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Angels fire visiting clubhouse manager for providing illegal substances for baseballs


The Los Angeles Times reported last night that the Angels have fired their visiting clubhouse manager after an internal investigation revealed that he was providing ball-doctoring substances to opposing pitchers.

The clubhouse manager, Brian Harkins, had been at his post since 1990, after starting out with the club as a batboy in the early 1980s. The team confirmed that he had been fired but did not elaborate on the reason citing legal restrictions preventing them from discussing employee matters.

The timing on this is . . . curious.

Just last week MLB’s new Vice President of On-Field Operations Chris Young announced that Rule 8.02, which prohibits pitchers from applying foreign substances to the ball, is going to be enforced this year. This after years and years of MLB turning a blind eye to the rule and it becoming an open secret that the majority of pitchers in the game use pine tar, sunscreen, or other substances to get a better grip on the ball. A better grip means more spin and, as more recent insights of the analytics revolution has shown, more spin means a massive increase in the effectiveness of pitches.

The blind eye was, largely, a function of teams not wanting to rat out opponents for suspected pitch-doctoring because it would put their own pitchers, who were also likely doctoring pitches, at risk of being ratted out in retaliation. In effect, this meant that only in situations in which the pitch doctoring was hilariously obvious — such as when Michael Pineda came to the mound for the Yankees one night with an obvious smear of pine tar on his neck — would the player be ejected and disciplined. Whenever this topic came up in the past, hitters would say that, actually, they preferred opposing pitchers to use sticky substances because the better grip it allowed them prevented balls from getting away from pitchers and possibly hitting batters. I’ve always been skeptical of that explanation and figured that it was a way for batters to help cover for the pitchers on their own team.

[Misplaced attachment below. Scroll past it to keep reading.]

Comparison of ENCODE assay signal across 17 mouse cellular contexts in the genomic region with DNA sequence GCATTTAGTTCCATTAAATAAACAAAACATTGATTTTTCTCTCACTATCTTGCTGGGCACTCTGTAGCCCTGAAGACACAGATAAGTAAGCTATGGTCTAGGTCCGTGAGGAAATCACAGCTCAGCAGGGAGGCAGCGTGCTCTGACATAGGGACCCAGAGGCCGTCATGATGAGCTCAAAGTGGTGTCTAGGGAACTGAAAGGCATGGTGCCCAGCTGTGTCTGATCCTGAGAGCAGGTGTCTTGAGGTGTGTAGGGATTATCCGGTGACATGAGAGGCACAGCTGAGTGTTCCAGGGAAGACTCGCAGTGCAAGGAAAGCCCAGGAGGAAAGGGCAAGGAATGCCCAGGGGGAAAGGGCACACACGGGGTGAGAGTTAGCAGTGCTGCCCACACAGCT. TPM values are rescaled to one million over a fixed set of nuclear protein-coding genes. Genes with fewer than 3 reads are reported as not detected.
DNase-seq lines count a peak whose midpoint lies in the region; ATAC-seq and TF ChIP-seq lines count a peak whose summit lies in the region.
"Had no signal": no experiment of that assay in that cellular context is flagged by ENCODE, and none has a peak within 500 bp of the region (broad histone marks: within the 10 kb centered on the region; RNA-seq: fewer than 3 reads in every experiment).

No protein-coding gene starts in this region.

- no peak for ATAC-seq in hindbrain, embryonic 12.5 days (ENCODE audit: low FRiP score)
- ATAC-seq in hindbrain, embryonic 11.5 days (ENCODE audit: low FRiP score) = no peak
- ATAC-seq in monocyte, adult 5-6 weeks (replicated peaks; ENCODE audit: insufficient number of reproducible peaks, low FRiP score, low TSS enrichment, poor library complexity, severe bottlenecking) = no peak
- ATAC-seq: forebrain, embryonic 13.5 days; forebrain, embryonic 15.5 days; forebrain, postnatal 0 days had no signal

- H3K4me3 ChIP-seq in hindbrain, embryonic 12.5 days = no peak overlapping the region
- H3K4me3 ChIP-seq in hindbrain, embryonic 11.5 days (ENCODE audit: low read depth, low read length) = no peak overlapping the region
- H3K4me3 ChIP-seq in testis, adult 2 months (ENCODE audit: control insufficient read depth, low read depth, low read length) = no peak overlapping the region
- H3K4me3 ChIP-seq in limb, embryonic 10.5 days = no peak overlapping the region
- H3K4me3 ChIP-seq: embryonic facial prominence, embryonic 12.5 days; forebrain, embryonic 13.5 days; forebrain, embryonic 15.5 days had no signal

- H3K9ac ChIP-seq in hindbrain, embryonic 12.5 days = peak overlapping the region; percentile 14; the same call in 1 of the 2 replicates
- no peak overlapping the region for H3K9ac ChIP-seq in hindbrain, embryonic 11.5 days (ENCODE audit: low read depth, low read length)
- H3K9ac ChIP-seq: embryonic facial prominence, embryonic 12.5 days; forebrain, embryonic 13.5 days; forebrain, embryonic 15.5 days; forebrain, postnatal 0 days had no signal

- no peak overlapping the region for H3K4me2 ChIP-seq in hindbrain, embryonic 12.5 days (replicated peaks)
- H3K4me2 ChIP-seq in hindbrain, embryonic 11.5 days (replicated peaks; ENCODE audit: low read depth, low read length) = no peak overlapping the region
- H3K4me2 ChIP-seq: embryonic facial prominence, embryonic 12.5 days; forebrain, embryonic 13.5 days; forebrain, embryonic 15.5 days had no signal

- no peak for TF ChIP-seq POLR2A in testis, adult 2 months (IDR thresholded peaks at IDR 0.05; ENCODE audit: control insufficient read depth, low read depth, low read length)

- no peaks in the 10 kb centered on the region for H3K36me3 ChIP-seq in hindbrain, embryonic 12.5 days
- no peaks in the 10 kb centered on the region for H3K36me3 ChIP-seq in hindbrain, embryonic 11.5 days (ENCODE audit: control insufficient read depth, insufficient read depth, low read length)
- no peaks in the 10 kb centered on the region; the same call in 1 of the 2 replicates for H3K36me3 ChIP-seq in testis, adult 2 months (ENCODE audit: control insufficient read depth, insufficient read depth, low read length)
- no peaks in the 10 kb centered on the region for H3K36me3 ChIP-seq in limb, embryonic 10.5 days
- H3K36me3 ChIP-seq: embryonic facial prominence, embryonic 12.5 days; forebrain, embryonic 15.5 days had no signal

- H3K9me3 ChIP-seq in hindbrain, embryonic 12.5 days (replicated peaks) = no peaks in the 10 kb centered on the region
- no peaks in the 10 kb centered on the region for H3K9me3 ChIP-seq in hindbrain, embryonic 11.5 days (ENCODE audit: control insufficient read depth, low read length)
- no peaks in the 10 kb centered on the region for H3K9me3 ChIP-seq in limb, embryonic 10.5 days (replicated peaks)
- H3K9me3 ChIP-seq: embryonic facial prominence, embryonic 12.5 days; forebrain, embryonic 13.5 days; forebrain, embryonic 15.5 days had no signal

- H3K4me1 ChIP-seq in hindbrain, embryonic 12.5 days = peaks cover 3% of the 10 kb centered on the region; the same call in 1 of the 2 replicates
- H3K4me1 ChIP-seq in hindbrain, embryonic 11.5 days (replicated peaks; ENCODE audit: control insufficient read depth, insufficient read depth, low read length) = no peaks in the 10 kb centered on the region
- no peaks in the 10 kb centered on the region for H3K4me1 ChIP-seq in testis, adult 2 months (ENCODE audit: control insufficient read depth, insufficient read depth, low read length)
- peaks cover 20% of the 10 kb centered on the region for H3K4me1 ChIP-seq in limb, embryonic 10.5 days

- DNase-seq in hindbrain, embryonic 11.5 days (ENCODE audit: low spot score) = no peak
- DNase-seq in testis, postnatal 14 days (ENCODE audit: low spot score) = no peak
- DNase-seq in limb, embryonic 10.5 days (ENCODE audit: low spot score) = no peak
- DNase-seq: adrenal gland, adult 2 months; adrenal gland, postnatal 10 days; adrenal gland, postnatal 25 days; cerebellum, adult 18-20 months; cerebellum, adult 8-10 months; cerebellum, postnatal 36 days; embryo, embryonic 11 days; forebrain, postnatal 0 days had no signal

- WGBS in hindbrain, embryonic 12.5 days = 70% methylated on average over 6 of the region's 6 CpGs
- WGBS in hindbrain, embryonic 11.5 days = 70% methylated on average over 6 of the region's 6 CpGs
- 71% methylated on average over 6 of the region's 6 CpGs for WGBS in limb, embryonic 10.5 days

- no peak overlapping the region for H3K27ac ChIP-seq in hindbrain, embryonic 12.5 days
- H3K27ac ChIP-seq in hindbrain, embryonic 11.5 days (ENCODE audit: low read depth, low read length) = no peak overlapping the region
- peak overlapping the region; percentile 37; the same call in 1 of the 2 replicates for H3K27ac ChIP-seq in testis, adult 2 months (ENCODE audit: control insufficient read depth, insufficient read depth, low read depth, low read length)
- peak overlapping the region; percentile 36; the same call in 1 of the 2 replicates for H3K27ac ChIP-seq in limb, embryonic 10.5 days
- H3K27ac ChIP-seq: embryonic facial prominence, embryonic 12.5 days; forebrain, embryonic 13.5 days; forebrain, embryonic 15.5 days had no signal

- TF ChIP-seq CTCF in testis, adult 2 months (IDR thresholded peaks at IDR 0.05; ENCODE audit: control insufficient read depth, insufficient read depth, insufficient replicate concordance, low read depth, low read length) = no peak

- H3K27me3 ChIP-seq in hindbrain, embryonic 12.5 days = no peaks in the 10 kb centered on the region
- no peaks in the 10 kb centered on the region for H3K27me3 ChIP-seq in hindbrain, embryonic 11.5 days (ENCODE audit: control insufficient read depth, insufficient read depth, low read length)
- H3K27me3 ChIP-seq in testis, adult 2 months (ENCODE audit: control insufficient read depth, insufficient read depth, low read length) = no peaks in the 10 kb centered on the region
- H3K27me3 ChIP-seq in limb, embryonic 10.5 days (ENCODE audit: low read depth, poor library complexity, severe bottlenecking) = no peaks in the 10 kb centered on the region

Baseball’s crackdown on violations of Rule 8.02 changes all of that, however. And it certainly just changed the life of Brian Harkins, whose supplying of foreign substances was, I imagine, a fairly open secret at Angels Stadium. An open secret that could no longer persist given the crackdown.

And, as I said last week, I also imagine that this crackdown did not occur in a vacuum but, rather, is a direct response to the sign-stealing scandal which has roiled baseball this offseason. Sign-stealing, like pine tar on balls, was a bit of rule breaking that Major League Baseball was quite aware of for some time and did nothing about it. When newspaper reports came out detailing just how elaborate the Astros’ sign-stealing operation was, Major League Baseball was deeply embarrassed in the eye of the public and only then began to take any action to put an end to it.

I bet Rob Manfred’s first order to Chris Young was to go after whatever rule-breaking MLB had previously tolerated and snuff it out lest the league be humiliated once again. It almost makes me think that there’s a big story about foreign substances on baseballs currently being investigated and Rob Manfred wants to get ahead of it.

MLBPA: MLB’s ‘demand for additional concessions was resoundingly rejected’

Rob Manfred and Tony Clark
LG Patterson/MLB via Getty Images